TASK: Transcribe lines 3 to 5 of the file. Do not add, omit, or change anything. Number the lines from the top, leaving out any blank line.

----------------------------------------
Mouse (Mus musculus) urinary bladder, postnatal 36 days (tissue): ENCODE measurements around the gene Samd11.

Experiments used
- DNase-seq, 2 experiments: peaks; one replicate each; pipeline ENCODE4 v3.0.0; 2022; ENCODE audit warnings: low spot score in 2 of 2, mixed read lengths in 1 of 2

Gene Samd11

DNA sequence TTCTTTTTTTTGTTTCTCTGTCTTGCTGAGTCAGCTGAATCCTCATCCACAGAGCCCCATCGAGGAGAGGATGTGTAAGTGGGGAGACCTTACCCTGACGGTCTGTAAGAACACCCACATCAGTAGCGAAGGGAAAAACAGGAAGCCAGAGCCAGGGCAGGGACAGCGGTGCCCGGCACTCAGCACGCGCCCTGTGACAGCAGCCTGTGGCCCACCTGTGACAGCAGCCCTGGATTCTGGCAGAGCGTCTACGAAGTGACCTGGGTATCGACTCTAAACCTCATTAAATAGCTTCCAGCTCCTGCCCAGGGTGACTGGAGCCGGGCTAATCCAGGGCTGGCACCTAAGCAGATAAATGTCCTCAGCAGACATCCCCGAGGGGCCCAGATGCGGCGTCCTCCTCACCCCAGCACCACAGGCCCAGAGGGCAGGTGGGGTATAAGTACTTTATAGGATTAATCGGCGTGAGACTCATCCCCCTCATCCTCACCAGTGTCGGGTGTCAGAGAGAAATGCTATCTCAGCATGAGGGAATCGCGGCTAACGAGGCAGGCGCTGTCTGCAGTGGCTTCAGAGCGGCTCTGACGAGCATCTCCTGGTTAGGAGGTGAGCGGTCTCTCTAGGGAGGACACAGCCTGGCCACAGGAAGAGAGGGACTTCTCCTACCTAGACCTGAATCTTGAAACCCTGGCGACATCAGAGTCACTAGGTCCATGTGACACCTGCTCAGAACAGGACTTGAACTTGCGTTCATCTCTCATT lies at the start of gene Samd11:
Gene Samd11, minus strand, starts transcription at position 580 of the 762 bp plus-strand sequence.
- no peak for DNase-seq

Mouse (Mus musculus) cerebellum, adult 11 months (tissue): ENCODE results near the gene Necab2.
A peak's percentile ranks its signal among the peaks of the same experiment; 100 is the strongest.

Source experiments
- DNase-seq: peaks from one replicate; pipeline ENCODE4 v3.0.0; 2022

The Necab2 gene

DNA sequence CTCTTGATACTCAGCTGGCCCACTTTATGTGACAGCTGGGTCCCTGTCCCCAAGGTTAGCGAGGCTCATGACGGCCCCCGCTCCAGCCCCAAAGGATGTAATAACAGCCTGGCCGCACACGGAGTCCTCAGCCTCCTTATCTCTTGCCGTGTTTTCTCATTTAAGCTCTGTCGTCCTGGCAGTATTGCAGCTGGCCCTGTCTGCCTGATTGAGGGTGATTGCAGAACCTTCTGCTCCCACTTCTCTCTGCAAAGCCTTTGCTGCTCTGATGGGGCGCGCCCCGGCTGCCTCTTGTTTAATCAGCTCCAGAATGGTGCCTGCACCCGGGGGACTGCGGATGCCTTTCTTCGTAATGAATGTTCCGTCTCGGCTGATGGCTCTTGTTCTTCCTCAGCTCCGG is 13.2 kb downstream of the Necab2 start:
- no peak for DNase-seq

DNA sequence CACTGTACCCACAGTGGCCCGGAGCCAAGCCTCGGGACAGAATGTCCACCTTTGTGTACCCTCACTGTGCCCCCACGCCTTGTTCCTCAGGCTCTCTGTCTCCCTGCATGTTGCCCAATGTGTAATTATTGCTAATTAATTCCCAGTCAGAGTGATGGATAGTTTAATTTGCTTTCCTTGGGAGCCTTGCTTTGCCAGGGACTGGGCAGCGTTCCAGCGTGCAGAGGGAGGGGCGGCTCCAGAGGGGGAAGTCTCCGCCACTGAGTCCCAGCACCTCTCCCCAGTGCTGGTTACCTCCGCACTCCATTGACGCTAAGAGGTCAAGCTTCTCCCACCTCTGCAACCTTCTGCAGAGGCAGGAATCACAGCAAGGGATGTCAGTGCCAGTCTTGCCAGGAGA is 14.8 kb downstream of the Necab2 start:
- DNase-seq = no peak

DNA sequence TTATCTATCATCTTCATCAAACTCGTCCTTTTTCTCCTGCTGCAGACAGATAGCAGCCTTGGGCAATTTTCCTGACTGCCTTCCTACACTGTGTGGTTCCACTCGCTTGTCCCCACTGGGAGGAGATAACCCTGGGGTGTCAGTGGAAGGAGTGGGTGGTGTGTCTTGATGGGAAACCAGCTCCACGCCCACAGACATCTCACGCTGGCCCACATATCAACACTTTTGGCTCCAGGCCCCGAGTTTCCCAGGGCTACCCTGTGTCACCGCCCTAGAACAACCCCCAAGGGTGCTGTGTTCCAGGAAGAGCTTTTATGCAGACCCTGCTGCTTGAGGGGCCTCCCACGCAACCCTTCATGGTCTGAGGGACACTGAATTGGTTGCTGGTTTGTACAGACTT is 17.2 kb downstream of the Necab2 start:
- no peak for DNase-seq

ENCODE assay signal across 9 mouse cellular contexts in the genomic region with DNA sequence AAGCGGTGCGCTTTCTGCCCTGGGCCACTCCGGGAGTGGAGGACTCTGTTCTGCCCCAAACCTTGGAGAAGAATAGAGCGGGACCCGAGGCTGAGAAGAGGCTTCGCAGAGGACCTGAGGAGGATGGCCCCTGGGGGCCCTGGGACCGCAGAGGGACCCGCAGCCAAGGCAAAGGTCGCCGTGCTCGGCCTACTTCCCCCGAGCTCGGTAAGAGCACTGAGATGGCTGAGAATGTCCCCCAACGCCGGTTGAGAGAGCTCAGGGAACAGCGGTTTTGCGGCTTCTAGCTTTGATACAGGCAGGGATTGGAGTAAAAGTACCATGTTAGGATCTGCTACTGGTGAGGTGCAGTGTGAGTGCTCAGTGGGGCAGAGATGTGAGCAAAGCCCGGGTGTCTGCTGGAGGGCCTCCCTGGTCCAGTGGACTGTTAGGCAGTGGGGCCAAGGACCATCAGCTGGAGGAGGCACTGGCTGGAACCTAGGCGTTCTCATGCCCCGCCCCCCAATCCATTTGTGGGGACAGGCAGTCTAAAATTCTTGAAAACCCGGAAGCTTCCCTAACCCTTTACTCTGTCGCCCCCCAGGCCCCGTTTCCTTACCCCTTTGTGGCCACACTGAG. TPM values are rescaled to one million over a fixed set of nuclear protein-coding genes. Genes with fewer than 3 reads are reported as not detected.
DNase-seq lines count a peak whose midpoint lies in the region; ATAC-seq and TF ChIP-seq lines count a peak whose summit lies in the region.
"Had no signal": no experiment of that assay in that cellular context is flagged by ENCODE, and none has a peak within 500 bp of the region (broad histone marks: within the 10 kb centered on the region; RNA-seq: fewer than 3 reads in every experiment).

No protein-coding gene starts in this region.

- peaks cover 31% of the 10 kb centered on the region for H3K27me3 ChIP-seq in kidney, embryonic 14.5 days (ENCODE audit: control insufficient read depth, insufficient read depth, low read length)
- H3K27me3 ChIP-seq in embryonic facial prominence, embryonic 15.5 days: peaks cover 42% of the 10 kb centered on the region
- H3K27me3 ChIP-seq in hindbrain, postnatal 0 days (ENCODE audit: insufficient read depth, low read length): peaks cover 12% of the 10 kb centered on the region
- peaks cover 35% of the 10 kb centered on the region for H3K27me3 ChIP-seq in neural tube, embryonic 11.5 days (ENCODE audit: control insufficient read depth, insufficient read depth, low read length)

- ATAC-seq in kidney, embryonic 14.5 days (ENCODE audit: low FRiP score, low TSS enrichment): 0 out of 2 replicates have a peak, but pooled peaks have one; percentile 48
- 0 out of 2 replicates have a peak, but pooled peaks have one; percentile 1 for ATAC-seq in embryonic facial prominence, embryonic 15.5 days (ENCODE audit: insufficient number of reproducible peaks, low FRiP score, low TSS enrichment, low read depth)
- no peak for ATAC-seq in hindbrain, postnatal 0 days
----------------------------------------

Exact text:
- DNase-seq, 2 experiments: peaks; one replicate each; pipeline ENCODE4 v3.0.0; 2022; ENCODE audit warnings: low spot score in 2 of 2, mixed read lengths in 1 of 2

Gene Samd11

DNA sequence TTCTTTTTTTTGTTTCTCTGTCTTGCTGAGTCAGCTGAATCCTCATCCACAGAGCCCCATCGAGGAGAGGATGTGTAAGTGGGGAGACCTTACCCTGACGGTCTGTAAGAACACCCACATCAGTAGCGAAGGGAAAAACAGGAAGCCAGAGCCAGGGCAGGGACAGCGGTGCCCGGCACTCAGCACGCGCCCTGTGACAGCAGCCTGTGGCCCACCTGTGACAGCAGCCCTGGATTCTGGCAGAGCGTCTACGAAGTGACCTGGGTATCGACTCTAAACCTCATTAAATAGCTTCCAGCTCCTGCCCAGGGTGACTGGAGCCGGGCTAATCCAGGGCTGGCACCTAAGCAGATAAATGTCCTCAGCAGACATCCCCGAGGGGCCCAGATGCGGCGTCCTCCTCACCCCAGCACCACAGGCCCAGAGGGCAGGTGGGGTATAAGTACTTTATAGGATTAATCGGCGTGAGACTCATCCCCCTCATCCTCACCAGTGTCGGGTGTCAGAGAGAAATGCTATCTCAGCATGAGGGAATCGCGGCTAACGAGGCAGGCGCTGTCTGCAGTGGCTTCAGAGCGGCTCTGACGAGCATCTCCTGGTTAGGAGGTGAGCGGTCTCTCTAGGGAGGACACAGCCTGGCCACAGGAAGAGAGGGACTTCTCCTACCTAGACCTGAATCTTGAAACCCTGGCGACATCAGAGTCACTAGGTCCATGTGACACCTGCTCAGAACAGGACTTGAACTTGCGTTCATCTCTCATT lies at the start of gene Samd11: